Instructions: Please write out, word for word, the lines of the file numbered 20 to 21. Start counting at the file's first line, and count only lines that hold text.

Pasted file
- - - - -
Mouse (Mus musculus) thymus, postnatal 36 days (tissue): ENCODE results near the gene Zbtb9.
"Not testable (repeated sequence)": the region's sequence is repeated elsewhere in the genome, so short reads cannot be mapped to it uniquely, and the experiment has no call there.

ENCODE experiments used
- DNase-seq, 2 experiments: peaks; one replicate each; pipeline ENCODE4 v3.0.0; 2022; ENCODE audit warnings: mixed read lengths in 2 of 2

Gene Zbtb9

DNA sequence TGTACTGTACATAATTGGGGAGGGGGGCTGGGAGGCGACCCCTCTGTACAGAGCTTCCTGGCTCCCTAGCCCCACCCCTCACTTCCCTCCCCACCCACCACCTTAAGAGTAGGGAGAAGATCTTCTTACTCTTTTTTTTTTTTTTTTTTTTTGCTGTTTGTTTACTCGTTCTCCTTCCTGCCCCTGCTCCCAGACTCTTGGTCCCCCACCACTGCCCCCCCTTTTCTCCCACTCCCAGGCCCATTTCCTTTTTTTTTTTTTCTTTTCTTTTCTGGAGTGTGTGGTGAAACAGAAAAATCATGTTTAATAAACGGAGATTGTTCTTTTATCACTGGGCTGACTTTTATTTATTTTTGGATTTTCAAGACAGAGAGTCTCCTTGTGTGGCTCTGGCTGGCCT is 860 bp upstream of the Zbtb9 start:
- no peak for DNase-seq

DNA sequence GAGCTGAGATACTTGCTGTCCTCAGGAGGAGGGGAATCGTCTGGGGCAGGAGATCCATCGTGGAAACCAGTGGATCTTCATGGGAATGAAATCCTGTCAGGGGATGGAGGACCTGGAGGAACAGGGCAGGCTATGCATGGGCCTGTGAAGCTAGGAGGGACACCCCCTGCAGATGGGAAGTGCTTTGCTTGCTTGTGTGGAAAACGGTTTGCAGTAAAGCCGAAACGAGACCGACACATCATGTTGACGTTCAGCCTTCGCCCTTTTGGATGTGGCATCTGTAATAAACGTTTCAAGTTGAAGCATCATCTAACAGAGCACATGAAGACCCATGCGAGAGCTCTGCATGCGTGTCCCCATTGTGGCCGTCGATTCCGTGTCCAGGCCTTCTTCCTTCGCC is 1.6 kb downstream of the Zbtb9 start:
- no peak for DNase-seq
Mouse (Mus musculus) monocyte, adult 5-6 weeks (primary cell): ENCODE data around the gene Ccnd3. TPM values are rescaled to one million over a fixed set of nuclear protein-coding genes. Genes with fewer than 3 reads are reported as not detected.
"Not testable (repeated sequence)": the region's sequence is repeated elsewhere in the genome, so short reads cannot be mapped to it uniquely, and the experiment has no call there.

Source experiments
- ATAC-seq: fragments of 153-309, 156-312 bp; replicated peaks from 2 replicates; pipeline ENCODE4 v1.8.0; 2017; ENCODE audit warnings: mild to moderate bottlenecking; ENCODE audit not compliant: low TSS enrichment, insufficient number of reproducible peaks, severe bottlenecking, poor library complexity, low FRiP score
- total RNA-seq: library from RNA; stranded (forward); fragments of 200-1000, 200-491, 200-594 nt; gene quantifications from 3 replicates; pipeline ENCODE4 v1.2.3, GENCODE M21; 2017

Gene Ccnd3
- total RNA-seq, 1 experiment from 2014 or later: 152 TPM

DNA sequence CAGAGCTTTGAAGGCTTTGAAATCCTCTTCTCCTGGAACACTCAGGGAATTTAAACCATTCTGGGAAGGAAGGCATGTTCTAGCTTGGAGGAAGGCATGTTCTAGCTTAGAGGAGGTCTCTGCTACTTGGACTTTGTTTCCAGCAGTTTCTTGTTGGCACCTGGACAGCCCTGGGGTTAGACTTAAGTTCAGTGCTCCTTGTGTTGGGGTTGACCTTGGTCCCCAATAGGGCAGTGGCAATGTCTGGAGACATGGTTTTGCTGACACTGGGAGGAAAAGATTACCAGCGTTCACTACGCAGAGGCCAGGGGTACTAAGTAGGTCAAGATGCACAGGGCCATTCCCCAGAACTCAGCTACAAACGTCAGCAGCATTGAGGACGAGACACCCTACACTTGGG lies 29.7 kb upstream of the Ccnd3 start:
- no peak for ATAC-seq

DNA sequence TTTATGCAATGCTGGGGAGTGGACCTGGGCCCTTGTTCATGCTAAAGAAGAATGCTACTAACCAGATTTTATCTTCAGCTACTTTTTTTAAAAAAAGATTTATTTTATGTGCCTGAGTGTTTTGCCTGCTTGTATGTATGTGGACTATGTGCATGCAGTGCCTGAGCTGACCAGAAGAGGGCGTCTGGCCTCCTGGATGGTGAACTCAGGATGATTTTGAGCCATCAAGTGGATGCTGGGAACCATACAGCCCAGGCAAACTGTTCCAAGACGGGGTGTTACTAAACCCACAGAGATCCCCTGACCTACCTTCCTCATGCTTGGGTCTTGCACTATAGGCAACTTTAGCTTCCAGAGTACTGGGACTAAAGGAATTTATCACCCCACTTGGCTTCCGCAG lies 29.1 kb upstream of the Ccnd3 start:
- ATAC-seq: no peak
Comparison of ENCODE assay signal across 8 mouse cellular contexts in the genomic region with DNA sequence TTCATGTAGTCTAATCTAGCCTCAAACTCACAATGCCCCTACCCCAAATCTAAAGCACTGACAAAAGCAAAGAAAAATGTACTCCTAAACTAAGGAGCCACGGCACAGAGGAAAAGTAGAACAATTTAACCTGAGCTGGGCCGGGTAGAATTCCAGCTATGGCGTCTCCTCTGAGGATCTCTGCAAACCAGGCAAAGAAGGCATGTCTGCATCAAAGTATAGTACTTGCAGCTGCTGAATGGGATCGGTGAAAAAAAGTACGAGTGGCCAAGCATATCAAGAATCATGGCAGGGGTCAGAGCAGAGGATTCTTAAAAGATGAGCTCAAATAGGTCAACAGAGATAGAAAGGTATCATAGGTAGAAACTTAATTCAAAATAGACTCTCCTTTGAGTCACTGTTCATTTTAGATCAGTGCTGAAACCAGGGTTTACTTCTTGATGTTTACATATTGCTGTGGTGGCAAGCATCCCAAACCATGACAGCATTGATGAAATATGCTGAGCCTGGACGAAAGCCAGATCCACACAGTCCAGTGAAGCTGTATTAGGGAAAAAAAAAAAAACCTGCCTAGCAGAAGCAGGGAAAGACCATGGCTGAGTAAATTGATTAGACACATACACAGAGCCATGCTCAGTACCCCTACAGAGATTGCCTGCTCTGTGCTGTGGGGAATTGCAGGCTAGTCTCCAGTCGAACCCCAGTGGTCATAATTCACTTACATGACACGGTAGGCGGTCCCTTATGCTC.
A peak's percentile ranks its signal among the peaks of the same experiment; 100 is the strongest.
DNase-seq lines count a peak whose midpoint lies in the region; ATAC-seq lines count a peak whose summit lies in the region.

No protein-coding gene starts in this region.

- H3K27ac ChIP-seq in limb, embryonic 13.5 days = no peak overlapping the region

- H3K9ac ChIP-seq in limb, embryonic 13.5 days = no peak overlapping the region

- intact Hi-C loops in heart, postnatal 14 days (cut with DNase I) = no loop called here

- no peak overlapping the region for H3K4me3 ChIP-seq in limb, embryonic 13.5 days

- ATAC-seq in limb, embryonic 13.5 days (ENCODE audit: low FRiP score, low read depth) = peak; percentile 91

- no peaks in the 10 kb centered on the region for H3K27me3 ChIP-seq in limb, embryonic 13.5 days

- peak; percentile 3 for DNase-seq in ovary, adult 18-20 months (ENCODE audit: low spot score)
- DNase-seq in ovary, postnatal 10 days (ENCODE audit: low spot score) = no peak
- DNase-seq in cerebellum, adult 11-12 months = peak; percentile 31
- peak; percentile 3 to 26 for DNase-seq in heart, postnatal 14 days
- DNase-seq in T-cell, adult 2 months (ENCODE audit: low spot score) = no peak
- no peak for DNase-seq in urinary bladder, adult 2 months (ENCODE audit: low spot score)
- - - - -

- ATAC-seq: no peak
Comparison of ENCODE assay signal across 8 mouse cellular contexts in the genomic region with DNA sequence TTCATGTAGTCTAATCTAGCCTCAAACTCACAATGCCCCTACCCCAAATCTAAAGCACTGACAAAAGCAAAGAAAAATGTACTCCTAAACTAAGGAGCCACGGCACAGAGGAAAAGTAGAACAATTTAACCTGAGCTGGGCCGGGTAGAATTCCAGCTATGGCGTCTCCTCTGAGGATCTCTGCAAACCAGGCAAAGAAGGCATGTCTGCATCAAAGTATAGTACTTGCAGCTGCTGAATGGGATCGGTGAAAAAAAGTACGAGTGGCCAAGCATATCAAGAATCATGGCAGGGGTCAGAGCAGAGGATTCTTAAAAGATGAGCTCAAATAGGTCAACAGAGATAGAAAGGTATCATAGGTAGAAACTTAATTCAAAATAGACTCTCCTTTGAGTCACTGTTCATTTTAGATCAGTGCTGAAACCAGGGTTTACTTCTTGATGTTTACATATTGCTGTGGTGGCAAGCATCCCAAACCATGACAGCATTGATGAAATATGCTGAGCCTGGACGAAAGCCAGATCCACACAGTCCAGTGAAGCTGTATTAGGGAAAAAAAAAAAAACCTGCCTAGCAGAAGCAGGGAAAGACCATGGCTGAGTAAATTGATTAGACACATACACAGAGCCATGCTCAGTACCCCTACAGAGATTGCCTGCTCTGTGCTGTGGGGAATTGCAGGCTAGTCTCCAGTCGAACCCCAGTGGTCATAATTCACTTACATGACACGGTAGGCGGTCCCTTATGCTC.